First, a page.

Eat. Pray. Love. is about a white woman whose life is a jungle of first world problems. I understand why it’s been massively successful – and of course I can see the value in the message being presented. White women with few problems and high disposable incomes should be influenced to love, self-actualisation and philanthropy – it would make the world a better place. If you can afford to routinely spend hundreds on your clothes you should definitely be investing in self-improvement and then putting your money to better use.
My issue is my own stab of jealousy – I want those problems to be my problems. Why couldn’t my problems be the mildly dissatisfied, disconnected from authentic life problems?
Instead of the rape-victim problems, the drugged problems, the ‘will-anyone-ever-love-someone-as-truly-broken-as-me’ problems, the ‘could-have-been-a-schizo’ problem and so on and so forth.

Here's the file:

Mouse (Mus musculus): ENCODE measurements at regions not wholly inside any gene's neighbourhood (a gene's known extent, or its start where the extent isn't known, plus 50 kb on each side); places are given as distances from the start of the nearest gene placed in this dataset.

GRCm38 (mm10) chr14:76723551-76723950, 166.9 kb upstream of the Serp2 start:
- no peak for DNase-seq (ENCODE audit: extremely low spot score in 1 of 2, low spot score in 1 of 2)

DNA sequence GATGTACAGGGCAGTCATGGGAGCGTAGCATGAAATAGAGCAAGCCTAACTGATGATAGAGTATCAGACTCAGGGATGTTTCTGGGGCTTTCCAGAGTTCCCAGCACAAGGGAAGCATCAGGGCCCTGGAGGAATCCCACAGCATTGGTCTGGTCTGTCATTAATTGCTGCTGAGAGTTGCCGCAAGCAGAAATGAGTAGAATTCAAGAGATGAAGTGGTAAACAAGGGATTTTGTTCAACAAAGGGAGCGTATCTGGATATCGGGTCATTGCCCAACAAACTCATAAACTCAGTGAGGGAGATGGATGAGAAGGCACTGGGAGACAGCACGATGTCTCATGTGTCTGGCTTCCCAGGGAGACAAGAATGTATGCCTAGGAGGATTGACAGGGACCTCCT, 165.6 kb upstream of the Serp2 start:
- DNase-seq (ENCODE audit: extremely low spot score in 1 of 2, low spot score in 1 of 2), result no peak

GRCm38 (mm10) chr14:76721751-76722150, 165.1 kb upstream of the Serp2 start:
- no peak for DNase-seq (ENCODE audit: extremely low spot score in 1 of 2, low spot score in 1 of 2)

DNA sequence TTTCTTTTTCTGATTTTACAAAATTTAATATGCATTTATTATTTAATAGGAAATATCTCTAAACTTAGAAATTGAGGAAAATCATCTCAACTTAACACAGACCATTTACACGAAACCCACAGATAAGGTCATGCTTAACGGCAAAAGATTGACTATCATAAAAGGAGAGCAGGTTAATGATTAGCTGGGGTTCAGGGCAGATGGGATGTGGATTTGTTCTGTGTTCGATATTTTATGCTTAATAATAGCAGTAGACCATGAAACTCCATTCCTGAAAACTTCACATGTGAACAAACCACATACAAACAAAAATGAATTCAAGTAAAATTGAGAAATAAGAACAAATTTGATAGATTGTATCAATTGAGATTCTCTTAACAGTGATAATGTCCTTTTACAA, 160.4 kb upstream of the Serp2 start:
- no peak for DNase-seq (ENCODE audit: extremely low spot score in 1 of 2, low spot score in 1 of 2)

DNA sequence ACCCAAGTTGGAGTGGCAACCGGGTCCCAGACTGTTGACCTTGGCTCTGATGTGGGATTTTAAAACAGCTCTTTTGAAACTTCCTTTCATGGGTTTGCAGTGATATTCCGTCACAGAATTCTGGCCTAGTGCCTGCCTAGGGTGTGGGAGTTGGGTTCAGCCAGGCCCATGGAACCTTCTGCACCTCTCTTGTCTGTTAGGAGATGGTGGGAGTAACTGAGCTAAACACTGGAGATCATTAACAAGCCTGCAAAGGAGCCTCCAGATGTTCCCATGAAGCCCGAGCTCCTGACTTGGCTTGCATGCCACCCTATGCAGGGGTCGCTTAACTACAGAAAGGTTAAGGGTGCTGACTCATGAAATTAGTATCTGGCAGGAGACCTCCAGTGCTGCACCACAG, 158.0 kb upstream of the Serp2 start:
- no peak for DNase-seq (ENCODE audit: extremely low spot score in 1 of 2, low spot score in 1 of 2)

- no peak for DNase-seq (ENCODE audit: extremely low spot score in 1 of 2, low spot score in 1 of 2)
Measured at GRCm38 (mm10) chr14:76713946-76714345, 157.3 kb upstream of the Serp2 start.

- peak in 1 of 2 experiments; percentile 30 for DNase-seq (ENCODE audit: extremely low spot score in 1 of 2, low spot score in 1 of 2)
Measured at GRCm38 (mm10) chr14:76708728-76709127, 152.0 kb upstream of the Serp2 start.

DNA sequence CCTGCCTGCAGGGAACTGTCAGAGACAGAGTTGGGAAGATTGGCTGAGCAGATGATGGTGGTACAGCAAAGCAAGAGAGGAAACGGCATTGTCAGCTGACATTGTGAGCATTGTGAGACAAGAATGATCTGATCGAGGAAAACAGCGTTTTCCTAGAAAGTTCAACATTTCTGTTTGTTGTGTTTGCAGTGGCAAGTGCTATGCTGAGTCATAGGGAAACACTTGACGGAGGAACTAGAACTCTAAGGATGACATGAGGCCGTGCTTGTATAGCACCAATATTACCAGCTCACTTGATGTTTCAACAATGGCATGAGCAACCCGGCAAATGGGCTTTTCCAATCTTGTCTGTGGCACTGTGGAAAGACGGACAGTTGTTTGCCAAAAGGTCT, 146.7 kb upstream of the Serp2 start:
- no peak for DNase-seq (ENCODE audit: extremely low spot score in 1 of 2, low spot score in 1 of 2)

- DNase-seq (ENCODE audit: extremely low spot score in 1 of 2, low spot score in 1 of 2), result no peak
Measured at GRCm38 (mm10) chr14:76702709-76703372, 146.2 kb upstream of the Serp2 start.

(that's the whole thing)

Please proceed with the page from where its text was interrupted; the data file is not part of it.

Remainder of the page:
Then the guilt – my problems pale in comparison to other people’s problems – we’ve all got problems in varying degrees and pain is all relative – someone’s distress at not having the latest handbag might actually equal mine at being told I was ‘damaged goods’, and certainly there are millions of people worldwide who don’t have a fraction of what I have to work with.
I just have to be grateful I suppose.
I am grateful.